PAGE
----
As Petit wisely states "Hell, if you are about to part with a lot of money to do a CD you'd better trust your recording team and not just your players." So what are the 'other' factors that should be considered when making a studio choice? Well for a start, as in most service industries; it's the studio's personnel and related experience, the familiarity of the engineer with the sound of the genre, and perhaps most important: understanding and trust.

What about the studio vibe? "It's laid-back'you don't feel as though you are right on Fifth Avenue across from the Flatiron building in Manhattan' it feels more like a comfortable hang with aesthetics such as a comfortable atmosphere and amenities for the musician, which is what you would expect from a professional New York studio.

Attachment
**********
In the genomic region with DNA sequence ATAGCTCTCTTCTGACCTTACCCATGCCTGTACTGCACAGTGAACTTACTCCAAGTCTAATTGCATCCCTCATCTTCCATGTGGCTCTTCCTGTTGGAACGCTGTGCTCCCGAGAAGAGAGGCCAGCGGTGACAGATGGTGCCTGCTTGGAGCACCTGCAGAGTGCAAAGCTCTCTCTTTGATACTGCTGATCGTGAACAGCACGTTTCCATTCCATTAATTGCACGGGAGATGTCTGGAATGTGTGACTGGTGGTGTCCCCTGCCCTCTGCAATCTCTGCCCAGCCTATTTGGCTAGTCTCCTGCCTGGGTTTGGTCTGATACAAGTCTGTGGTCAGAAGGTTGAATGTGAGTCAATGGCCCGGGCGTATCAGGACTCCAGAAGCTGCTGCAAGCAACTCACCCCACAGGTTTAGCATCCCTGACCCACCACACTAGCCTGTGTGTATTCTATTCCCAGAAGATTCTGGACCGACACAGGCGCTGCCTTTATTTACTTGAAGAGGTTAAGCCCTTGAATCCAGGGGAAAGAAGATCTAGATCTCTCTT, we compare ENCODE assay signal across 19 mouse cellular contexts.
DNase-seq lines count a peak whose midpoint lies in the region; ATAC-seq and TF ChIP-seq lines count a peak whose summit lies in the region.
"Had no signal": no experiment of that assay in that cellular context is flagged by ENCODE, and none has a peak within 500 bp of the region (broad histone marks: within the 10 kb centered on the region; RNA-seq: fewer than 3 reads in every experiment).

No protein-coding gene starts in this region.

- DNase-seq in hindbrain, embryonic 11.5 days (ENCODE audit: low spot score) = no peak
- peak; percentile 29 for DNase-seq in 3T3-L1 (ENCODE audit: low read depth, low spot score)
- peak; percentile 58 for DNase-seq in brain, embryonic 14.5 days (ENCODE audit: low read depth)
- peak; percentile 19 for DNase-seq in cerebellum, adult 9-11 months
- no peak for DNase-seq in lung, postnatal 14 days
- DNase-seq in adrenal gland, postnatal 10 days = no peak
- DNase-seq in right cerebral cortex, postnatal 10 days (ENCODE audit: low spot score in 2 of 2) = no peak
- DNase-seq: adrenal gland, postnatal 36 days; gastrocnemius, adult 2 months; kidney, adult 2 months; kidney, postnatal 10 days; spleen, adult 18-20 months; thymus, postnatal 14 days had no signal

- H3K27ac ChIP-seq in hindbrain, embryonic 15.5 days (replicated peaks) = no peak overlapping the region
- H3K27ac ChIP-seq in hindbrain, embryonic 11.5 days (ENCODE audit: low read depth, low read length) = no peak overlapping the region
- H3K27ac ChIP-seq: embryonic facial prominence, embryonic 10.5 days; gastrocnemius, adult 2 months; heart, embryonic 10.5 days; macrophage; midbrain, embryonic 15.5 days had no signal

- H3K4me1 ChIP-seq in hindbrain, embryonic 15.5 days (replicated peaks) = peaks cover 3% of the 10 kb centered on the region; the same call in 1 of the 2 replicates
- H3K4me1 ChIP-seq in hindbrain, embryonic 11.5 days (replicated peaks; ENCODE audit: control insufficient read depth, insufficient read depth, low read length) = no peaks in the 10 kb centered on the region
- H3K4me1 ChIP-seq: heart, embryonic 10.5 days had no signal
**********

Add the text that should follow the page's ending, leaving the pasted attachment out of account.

Finally, Petit owns the studio and only takes projects that he believes in. "Why break your neck doing stuff you don't dig? That is also the stuff you won't do well, and won't want to put your name on." If Petit is a part of the team on a project, you can expect him to give it his all and perhaps even to bring some creativity to the project, and some fun. He states that since it's his studio, he has been known to undercut his own budget to do a fun project.

Petit's states his own bottom line: "Yeah, well this is what I do, and I like what I do, and it seems that others also like what I do'I've been pretty lucky."